Well, I suppose it isn't an "altogether" insofar as the music we will sing -- treasures of the Counter-Reformation and Flemish Renaissance, amongst others -- are entirely Catholic in origin but under-appreciated in too many Catholic churches of the modern age. For me, tonight, there will be no genuine priests presiding, nor genuine Eucharist to partake in, but a schismatic parody thereof, however sincere may be the Christian philosophy of the congregation. So this will be Holy Thursday intra cor meum -- in my heart -- lifted by the music I have ached to sing, and which had come nearly to define the Triduum for me -- certainly to have enriched it more intensely than I had ever known before.

There are times when I can hardly believe I was so privileged as to spend my Easter singing these works. Perhaps the day will come again, in my own church, surrounded by my friends again. Cum dolore langueo.


Summa Contra Improbos said...

How sad and how all too common to be driven out of one's "home" by the the replacement of holy words, music and song by irreverent noise more remeniscent of a county fair than a Catholic church. Happily, there is always a refuge of sanity within the Catholic Church where the faithful can regenerate. I find my refuge in the Maronite Rite. No guitars or rock songs here. Prayerful hymns often sung in the language spoken by Our Lord. You will again be able to sing in your own church. "The gates of Hell shall not prevail against it". He did not say Hell wouldn't try!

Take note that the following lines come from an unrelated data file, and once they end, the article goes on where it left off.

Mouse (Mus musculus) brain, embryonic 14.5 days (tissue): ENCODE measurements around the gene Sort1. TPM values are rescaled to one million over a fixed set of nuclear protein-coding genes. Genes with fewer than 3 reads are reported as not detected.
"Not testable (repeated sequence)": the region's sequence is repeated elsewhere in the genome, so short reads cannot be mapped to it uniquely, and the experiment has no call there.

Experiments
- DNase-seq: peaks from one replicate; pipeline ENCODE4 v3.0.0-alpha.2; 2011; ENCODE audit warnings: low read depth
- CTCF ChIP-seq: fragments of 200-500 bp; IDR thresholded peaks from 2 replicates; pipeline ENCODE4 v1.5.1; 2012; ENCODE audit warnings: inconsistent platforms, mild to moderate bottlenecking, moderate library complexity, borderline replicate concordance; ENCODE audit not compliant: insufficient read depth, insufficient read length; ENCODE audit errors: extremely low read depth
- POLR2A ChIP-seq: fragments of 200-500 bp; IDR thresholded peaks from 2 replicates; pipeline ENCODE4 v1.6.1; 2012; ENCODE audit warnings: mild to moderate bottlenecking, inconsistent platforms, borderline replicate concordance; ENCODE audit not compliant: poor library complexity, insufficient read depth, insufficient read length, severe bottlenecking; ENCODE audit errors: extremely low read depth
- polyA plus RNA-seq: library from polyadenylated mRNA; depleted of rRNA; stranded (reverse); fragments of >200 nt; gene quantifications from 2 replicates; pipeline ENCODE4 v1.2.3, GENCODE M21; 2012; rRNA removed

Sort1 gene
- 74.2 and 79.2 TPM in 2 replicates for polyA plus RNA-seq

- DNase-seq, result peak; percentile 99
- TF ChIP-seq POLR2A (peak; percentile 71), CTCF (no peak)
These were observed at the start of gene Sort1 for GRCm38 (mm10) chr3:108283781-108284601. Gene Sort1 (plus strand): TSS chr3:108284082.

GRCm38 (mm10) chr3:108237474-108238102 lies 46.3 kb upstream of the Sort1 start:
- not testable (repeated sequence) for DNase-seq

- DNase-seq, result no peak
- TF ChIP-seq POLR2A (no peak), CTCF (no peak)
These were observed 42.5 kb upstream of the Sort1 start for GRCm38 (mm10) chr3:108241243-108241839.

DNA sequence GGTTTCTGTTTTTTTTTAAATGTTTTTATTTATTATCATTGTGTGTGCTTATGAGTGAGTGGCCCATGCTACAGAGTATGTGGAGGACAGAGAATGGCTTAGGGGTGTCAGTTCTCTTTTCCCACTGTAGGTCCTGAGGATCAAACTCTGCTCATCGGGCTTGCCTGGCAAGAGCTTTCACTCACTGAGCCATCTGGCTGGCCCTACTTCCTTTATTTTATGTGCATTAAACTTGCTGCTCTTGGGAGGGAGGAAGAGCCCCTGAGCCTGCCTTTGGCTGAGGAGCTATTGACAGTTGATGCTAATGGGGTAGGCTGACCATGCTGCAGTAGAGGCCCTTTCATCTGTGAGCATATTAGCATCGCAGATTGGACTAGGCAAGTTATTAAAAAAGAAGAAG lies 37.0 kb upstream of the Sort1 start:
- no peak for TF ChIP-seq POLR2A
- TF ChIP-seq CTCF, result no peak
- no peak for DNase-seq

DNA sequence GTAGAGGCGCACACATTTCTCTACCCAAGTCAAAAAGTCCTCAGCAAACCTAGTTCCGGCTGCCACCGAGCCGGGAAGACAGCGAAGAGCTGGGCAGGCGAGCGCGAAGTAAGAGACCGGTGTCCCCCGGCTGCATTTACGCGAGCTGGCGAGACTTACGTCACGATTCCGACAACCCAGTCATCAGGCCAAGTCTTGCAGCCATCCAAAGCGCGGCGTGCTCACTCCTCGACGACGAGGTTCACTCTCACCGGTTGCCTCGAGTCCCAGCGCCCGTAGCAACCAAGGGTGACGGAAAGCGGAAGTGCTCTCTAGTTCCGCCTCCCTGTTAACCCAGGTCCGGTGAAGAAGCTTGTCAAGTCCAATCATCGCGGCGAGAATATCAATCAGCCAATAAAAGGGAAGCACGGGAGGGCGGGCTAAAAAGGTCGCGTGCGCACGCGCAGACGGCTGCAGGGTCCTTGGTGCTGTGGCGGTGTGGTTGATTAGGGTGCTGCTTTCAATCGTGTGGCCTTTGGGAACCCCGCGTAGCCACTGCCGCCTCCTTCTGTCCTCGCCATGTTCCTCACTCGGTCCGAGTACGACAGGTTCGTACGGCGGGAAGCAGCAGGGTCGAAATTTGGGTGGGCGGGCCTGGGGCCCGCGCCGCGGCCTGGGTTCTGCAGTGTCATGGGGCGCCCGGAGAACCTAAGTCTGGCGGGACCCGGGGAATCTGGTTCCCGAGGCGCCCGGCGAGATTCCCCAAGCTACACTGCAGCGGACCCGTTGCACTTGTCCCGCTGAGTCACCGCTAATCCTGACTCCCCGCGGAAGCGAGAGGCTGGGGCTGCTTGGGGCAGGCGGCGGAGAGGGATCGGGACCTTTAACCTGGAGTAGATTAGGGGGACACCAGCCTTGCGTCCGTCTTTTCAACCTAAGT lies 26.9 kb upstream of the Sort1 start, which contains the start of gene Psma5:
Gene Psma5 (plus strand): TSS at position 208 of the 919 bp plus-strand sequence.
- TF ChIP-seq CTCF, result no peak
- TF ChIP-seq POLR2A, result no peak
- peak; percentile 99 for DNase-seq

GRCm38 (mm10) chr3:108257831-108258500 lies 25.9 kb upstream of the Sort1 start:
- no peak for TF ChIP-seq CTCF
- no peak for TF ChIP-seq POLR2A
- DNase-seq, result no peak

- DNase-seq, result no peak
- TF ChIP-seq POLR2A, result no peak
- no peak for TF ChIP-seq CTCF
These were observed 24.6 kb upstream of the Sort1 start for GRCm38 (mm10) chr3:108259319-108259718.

Winefred said...

Oddly, what happened in my church was not the replacement of motets by motor music, but by a dreary, funereal, "Catholic kitsch" approach to Gregorian chant. Furthermore, the new regime pastes Tridentine elements into a Novus Ordo framework, which DOES NOT work (and which is, I believe, illicit). Hymns and congregational participation in general have been decimated and the Mass turned into a dull dog's breakfast of styles, often with texts that are not those of the day. This was accomplished with the brutally un-Christian firing of the former director, who was replaced by a strange little man who set conditions that were both unpleasant and, in the case of people with young children, impossible for members of the former choir to meet (despite our having been promised continuity by our priestly "friends"). It's nice to know that Catholic institutional dysfunctionality is not limited to the Vatican or the American Catholic college system.

I have enjoyed (and sung for) the Tridentine Missa Cantata, but never stopped being part of what was once a beautiful family Mass attended by many close friends. Our parish Tridentine Mass continues (without me -- and apparently with success), which is all the pastoral princes were concerned with. The new maestro is then free to conduct whatever composing and pastiching experiments he cares to do at the the expense of the not-so-family Mass. I much preferred being a sheep of their flock to a liturgical lab-rat in their musical maze. Singing for the apostates was no substitute for the ancien regime, but restorative to my soul nevertheless.